Unvaccinated workers from General Motors’ CAMI Assembly Plant have been removed from the facility and forced into unpaid leave. The automaker had a deadline set for December 12th to have all employees vaccinated, with Unifor previously having urged the company to postpone the date. The Western world has seen a surge of citizens protesting vaccine mandates this year, with Canadian unions conducting more than a few of their own. Though several organizers have said they’re operating independently due to a shared belief that Unifor was offering insufficient support to members and was effectively siding with automakers.
“Whether you want to get vaccinated or you don’t want to get vaccinated, this should just be a choice, not only for just the auto sector, but for every human being,” said Sebastian Giorgi, a member of Unifor Local 1285 who organized a rally in November.
Despite there being a deluge of protests between August and December, General Motors has adhered to its deadline of December 12th. From now on, automotive workers will need to have proof of vaccination or be sent home — something more than a few people learned about first hand on Monday.
While we don’t have an official tally, Mike Van Boekel (Unifor chairperson for the Ingersoll, Ontario, automotive facility) told Automotive News that he assumed there were at least 100 employees from CAMI that weren’t vaccinated last week.
From Automotive News:
Though the vaccine mandate went forward unaltered for unvaccinated staff, the union secured “quite a few” changes from GM, including a last-minute reprieve for members who have received only one dose of a COVID-19 vaccine, Van Boekel told members in a Dec. 9 update. With the changes, workers with a single dose will be allowed to continue working, but will eventually need to prove they are fully vaccinated, he said.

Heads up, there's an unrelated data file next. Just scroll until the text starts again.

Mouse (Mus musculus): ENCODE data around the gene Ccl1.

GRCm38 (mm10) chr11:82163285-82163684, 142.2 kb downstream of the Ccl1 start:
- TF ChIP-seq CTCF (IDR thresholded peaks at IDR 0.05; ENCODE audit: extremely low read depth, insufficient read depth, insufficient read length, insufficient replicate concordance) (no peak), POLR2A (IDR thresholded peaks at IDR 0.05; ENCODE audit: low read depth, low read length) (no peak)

When introduced in October, GM’s policy required personnel entering any of the automaker’s Canadian facilities to be fully vaccinated by Dec. 12.
GM Canada would not comment on the details of its policy for CAMI or its wider network of Canadian facilities, but said the “overwhelming majority” of the company’s workers have met the requirements.
“For those who are not compliant, GM Canada is working with them individually to develop a reasonable plan to become fully vaccinated, to secure an approved exemption, or to make other employment arrangements,” the company told Automotive News Canada in an email.
As union victories go, that’s about as pathetic as negotiating an extra shake at the urinal for unpaid bathroom brakes. But since Unifor members are now openly claiming the union seems to represent little more than a buffer between automakers and staff, I suppose we shouldn’t be surprised here. Van Boekel even goes on to endorse the automaker’s plan later in his interview.
“Don’t get me wrong, I do think the vaccination policy is the correct plan, but there could have been other options that they used,” he said. Then he criticized the “double standard” of GM not enacting a similar policy for thousands of hourly workers in the United States while adding “[That’s] likely the biggest slap in the face,” he added.
GM Canada will begin doing random spot checks on employees to ensure their vaccination status is up to date starting in January. Van Boekel said that it’s the union’s assumption that the company will also begin trying to eliminate the Local 88 members that were told to stay home from CAMI, noting that there wouldn’t be much Unifor could do to help. Employees caught falsifying their documents or lying to GM will be terminated right away, however.
“If you falsified your answer, you are going to be terminated and I do not have much of an answer for you in terms of a grievance. So, make sure your answers are correct,” Van Boekel the weasel explained, adding that there would be little hope of Canadian law helping them.
Stellantis’ plans on enforcing similar rules for Canada-based employees starting December 17th, whereas Ford workers are required to be vaccinated by January 3rd.
We’ve certainly come a long way from “two weeks to slow the spread.” But you should all know my bias on the issue by now, as I’ve been obnoxiously vocal on the matter. This is a grotesque overreach in authority by governments and employers seem more than content to comply. Van Boekel may not be aware of this, but the reason he’s so annoyed that America didn’t follow Canada down this authoritarian rabbit hole was due to states filing legal challenges to similar rules enacted by the Biden administration. The Fifth Circuit Court of Appeals then ruled against the plan, citing “grave statutory and constitutional” issues.
[Image: General Motors]
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